Oct 14 Citigroup Inc and State Street Corp
have been exploring ways in which they might impose
limits on the use of short-term treasury bills due in the coming
weeks as collateral, the Wall Street Journal reported, citing
people familiar with the matter.
Because of the uncertainty over U.S. finances, banks and
money market funds are already shunning some government
securities that are often used as collateral for short-term
loans and to facilitate many other transactions.
Citigroup and State Street have large clearing operations,
standing in between counterparties to guarantee trades in the
event of a default by one party.
Citi has started telling some clients that it may not accept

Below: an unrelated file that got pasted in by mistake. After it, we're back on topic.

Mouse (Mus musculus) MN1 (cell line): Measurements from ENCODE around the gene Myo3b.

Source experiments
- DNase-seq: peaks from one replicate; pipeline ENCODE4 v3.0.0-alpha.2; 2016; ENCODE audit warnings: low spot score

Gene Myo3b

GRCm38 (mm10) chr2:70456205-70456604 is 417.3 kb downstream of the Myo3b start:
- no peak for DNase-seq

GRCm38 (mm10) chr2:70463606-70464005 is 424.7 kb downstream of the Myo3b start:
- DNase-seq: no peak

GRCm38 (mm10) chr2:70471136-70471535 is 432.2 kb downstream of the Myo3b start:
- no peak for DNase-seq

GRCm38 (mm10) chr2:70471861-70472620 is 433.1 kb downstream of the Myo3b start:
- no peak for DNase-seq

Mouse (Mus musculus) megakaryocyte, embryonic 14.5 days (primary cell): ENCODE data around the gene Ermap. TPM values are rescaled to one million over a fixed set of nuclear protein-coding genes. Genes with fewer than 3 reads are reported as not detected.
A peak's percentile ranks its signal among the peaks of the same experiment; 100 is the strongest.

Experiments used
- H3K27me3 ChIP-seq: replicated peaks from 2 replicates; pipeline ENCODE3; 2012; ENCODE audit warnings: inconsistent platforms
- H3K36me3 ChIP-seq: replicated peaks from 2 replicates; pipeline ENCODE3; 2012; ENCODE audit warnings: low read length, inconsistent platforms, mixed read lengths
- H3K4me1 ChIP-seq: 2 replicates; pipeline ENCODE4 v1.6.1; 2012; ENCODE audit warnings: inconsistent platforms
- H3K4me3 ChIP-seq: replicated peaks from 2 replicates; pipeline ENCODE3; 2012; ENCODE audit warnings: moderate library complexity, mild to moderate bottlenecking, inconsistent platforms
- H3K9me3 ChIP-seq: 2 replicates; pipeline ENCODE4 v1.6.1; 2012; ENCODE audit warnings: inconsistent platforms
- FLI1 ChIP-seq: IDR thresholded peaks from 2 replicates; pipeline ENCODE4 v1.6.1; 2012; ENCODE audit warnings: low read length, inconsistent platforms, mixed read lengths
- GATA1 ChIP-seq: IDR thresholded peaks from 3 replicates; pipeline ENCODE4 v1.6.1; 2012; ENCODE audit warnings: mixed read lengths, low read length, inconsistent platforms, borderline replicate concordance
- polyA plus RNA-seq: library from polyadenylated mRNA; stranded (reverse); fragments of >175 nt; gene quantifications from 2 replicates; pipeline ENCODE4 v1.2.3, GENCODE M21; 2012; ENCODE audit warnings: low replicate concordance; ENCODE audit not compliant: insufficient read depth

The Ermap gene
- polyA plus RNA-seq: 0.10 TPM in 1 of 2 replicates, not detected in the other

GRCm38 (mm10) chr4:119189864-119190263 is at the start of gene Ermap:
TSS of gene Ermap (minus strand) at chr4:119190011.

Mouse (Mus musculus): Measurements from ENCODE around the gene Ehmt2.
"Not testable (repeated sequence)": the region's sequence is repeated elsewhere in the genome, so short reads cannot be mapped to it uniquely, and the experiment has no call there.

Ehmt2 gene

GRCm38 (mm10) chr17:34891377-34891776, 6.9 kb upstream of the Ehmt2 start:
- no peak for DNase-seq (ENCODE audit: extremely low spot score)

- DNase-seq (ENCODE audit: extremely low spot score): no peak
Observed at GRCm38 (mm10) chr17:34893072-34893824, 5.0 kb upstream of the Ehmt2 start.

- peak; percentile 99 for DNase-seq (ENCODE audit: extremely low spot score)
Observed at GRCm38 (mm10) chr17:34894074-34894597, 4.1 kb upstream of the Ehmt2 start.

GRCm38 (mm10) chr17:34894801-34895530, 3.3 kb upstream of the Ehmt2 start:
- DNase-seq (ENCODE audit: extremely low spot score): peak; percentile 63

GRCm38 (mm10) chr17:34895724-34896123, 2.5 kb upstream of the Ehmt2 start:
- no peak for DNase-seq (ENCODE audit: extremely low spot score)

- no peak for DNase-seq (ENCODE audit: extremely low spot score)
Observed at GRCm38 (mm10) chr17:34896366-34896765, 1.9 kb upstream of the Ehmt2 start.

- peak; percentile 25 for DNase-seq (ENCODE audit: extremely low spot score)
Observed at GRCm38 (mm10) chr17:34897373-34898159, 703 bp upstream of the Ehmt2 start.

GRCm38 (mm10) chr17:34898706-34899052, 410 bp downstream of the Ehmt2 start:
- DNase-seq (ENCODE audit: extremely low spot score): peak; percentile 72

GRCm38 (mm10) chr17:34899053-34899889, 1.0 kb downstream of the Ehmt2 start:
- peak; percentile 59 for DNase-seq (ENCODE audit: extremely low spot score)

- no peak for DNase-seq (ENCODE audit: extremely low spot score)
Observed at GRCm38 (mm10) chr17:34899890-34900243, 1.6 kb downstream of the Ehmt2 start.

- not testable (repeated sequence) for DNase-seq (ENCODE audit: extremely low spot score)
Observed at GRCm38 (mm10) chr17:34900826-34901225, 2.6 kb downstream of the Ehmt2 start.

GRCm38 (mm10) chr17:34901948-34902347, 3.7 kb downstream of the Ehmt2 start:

bills maturing Oct. 24 or Oct. 31 as collateral, the Journal
There was no set policy in place, but Citi was sounding out
certain clients about whether they could instead substitute
Treasurys that mature at a later date, the paper said.
Certain units of State Street have been discussing which
Treasury bills it may restrict as collateral for loans and
trades, the Journal said, citing a person familiar with the
A spokesman for State Street told the newspaper that the
company is monitoring negotiations in Washington and evaluating
ways to protect its clients, but had not implemented any changes
to its collateral policy.
Citigroup spokesman Mark Costiglio declined to comment on
the Journal report when contacted by Reuters.
State Street could not immediately be reached for comment by
Reuters outside of regular U.S. business hours.